A room with a view: the set of Sir Jonathan Miller’s production of Igor Stravinsky’s The Rake’s Progress, reviewed at The Metropolitan Opera in June 2022
[Photograph by the author; stage décor © by The Metropolitan Opera]
In Autumn 2007, New York’s Lincoln Center hosted a much-lauded Les Arts Florissants touring production of Stefano Landi’s pioneering opera Il sant’Alessio. Featuring an ensemble of acclaimed countertenors including Philippe Jaroussky, Max Emanuel Cenčić, Xavier Sabata, and José Lemos, the production offered an extraordinary opportunity to hear a neglected work, performed by singers who were then rarely heard in North America.
I had the good fortune to attend the performance of Il sant’Alessio in Frederick P. Rose Hall on 29 October 2007. In the days thereafter, as I perused reviews of the production, I grew increasingly frustrated by what I read. Despite the existence of a studio recording by the same forces by whom Il sant’Alessio was performed in New York—Les Arts Florissants and William Christie—and the wide circulation of a Salzburger Festspiele broadcast with as noteworthy a singer as Edita Gruberová among the cast, a lack of familiarity with Landi’s music was expected, but the prevailing indifference to details of historically-informed performance practices evident in many critical assessments was maddening. His career has been primarily centered in Europe, but Christie is American, after all. Could his countrymen not spare the time required to assess his work with depth? Did so thoroughly prepared a production merit only generalities?
Contemplating these questions, I recalled the advice of an esteemed professor, academic advisor, and mentor, Dr. Charles Tisdale. ‘Joey,’ he once told me, ‘when you do not find scholarship of the quality that you expect, it is your responsibility to provide it.’ Dr. Tisdale was speaking of literary analysis of thematic links among Shakespeare’s plays and sonnets, which would become the subject of my thesis, but the logic seemed no less applicable to music criticism. If my own musical training and sensibilities impelled the belief that performers deserve more informed analysis than they often receive in the mainstream press and from writers with wide followings but limited musical credentials, is it not my duty to add my voice to the critiquing chorus?
From this experience Voix des Arts was born. At the inception of my journey in writing criticism, I established as my foremost goal maintaining inviolable respect for artists and their endeavors. Artists make sacrifices of which audiences never know, often missing family occasions and milestones. Even in their weakest moments on stage, artists give of themselves in ways that those who have never performed before the public can only partially understand but which must always be valued and extolled.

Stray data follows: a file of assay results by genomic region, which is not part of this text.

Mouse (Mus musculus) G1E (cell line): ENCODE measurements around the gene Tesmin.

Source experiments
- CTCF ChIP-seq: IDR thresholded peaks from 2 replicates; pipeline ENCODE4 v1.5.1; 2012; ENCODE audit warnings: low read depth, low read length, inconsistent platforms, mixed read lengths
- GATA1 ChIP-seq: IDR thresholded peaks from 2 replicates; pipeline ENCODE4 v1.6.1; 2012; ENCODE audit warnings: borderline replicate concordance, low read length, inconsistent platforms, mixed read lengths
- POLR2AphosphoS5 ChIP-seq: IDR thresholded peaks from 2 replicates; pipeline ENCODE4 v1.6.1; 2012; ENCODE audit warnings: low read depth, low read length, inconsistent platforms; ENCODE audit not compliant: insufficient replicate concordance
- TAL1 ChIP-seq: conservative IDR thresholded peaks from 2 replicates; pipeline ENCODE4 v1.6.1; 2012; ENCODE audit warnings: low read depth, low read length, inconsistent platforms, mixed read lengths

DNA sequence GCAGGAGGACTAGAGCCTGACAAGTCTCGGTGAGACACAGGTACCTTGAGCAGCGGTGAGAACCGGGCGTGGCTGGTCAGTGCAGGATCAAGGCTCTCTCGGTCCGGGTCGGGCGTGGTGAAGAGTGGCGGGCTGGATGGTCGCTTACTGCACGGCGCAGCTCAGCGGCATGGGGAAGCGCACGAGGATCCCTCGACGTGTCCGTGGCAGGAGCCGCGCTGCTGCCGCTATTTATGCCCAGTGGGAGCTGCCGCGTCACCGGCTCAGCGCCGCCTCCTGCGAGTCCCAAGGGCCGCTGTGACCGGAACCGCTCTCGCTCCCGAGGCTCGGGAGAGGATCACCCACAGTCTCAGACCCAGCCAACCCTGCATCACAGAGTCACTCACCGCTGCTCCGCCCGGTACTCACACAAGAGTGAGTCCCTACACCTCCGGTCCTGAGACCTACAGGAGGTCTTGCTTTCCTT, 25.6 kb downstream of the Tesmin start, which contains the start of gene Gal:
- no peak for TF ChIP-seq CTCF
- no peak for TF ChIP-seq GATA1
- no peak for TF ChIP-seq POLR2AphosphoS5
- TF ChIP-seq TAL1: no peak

As a writer, I perceive my most profound responsibility to be serving as an unwavering advocate for composers and librettists. Expressing whether I like or dislike a staging, a tempo, or a timbre is secondary to explicating performances’ fidelity to scores. Productions’ sights and sounds are subjective: tableaux and voices that enchant my eyes and ears repulses other observers. The principal questions that my reviews should answer therefore concern not the aesthetics of a performance, vital as they are, but the caliber of execution of music and words.
In my view, praising the positive aspects of a performance rather than reveling in condemning its deficiencies is not bias, as has sometimes been alleged, but celebration of music’s capacity to transcend adversity. Negativity pervades modern society but should not be welcomed in the Arts as a conduit for fleeting notoriety. There are absolutes, of course: a singer either emits the composer’s specified pitches or substitutes other tones, either by design or by mistake. This is relevant. All the same, singers are feeling, evolving beings. Perfection is an imperfect goal for even the most gifted singers. My goal is to evaluate the intentions behind the blemishes, encouraging artistic initiative whilst honestly documenting missteps.
I want singers to come to Voix des Arts with the expectation of reading earnest considerations of their work, knowing that every review is a safe haven in which their integrity is preserved. I want readers of all levels of musical knowledge to come to Voix des Arts with the expectation of reading reviews that recreate the visual, aural, and emotional experiences of performances without burdens of personal opinions, prejudices, and gossip. I unquestionably fail to achieve these aims more frequently than I would care to admit, but every error is committed with admiration.
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